'Abusive' Short Selling - Someone Has To Make A Stand

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'Whatever your politics, you know that climate change is a bad thing. You feel a bit distressed when you hear about sea levels rising and snow melting on the ice caps, and you shudder at the thought of all that land-fill seeping out tons of methane. You know that someone, somewhere has to make a stand.

Well it's the same with the latest government bill to ban 'abusive short selling'. So what if Labour is in the last death throes of a once loved, but now pretty much redundant government ? The point is that someone has to make a stand, and I for one am pleased they are going to try to restrict the totally over-the-top abuses which marked the lows of the credit crunch. Perfectly good businesses don't deserve to be put on a short seller block for no other reason than to line another hedgie or banker's pocket.

And I, for one, simply don't buy the argument that all is fair in love, war and trading. There were many instances during the financial crisis where rumours flew about that caused company stock prices to fall, and we all knew unscrupulous short sellers were behind the mayhem. And the upshot was simply to push the global financial system ever closer to the edge of the abyss.

Short sellers with an obvious vested interest in continuing such practises will always argue that they are simply helping the markets perform efficiently, but these words ring hollow to many of us who see the unfettered use of almost unlimited leverage in this way as unpatriotic and somewhat immoral. The whole point about markets is that they be allowed time to do their work. Vicious short selling, often exacerbated by blatant rumour mongering, doesn't give any company enough time to get its house in order and often damns it to an early, precocious fate.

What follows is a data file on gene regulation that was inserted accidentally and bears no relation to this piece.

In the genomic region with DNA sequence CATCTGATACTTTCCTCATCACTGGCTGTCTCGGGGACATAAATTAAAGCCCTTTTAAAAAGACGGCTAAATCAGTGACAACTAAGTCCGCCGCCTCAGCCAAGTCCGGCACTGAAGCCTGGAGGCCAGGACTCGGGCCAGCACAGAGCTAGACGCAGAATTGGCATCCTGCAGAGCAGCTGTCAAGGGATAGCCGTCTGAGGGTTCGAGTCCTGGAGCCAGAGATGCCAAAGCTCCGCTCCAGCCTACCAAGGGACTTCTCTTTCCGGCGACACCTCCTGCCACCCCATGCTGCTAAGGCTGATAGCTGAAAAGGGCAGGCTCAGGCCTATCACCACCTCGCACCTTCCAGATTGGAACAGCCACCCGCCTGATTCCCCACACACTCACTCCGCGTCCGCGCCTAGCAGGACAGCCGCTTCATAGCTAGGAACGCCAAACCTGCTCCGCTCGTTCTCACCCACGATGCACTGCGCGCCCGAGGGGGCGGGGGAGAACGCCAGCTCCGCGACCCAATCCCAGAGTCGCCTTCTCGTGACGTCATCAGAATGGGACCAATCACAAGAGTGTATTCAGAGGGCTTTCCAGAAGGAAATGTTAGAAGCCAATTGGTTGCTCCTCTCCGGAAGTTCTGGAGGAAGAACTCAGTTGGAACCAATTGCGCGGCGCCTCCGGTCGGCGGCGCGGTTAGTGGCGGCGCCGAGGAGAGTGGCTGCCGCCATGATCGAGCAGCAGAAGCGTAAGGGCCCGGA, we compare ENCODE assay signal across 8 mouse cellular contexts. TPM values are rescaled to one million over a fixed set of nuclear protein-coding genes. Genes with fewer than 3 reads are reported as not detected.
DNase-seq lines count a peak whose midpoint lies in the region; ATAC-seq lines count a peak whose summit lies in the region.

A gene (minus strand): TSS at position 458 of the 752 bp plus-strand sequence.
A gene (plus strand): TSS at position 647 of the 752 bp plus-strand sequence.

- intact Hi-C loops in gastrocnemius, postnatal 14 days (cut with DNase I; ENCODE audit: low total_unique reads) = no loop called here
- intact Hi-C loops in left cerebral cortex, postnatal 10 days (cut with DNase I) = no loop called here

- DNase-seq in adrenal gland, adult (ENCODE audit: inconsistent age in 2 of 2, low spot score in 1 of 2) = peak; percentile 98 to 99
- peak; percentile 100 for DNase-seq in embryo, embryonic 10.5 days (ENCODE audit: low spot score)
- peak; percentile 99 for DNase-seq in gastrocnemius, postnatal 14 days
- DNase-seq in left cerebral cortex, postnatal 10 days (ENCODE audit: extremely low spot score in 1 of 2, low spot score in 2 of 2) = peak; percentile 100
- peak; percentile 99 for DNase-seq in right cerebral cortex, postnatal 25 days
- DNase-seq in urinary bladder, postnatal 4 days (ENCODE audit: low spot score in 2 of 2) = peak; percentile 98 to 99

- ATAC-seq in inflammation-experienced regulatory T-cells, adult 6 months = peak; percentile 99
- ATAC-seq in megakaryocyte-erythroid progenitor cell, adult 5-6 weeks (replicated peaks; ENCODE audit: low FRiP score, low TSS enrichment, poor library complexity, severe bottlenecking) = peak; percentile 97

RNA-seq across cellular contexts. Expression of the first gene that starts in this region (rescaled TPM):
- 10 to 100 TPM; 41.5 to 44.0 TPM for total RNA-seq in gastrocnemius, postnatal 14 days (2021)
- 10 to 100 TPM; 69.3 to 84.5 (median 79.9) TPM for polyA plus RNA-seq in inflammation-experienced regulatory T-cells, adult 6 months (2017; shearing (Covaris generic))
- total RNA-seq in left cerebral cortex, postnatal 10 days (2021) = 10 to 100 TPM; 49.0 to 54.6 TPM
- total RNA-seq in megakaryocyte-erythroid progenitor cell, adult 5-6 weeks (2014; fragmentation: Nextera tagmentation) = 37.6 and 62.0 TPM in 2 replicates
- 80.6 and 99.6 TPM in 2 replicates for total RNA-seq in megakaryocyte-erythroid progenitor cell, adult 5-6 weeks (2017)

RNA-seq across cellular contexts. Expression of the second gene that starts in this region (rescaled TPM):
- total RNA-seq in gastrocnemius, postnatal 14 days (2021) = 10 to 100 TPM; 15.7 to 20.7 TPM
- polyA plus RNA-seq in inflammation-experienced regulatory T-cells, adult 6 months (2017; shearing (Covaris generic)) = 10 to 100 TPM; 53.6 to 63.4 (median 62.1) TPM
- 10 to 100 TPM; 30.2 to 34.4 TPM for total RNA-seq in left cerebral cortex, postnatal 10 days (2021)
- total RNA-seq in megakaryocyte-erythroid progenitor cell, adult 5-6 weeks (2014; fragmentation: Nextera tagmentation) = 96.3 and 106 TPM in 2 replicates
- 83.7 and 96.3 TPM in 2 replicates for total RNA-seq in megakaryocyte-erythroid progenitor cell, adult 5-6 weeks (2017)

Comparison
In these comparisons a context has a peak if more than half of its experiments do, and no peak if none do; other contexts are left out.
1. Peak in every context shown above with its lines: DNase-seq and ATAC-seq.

The sort of restrictions being proposed by the CESR (Europe's securities regulators) would oblige short sellers of more than 0.1 % of a company's stock to report such trades to their national regulator, and if they went over 0.5 % then disclosure would become public. Now for hedge funds and investment banks, who pride themselves on putting their money where their mouth is, why would such disclosure be a problem ? (And, after all, there are already disclosure rules in place for when investors take large positions in companies).

As is often the case with headline government policy, there is not that much detail in Labour's plans to limit short selling. However, I applaud the fact that this contentious area of investment practise is being looked at a lot more carefully. My feeling is that a whole lot more panic, confusion, and ultimately wealth destruction, was caused by 'abusive short selling' at the height of the crisis, and that the biggest loser was, as usual, the man in the street (who lost out with his investments and in his pension). This simply cannot be right. Put short sellers squarely in the public eye, and I'm convinced you won't get the same destructive forces being put to work'.

Reader Comments

1. 'People profit from positive rumors on companies by buying the stocks. So, what's wrong with profiting from negative rumors by shorting them ? As a trading strategy, shorting is as valid as going long. Anyway, a lot of times shorts are actually hedges, so where do you draw the line between hedging and shorting ? And at what point does shorting become 'abusive' ? Since the dawn of gambling, lots of people have been burnt by buying something based on rumors, so let them burn themselves shorting too. remember, shorting is not a one way bet. As for the shares in companies that are being shorted, that should create buying opportunities - if you really have confidence in those companies, that is. Put your money where your mouth is. If you think a stock is undervalued, go buy it'.

2. The rules are inconsistent at the moment - shorting is highly secretive and that is why it is destructive and open to abuse. Make the rules consistent and transparent, and those people following proper investment and hedging strategies can continue to do so - and those who engage in the more shady activities must come clean'.

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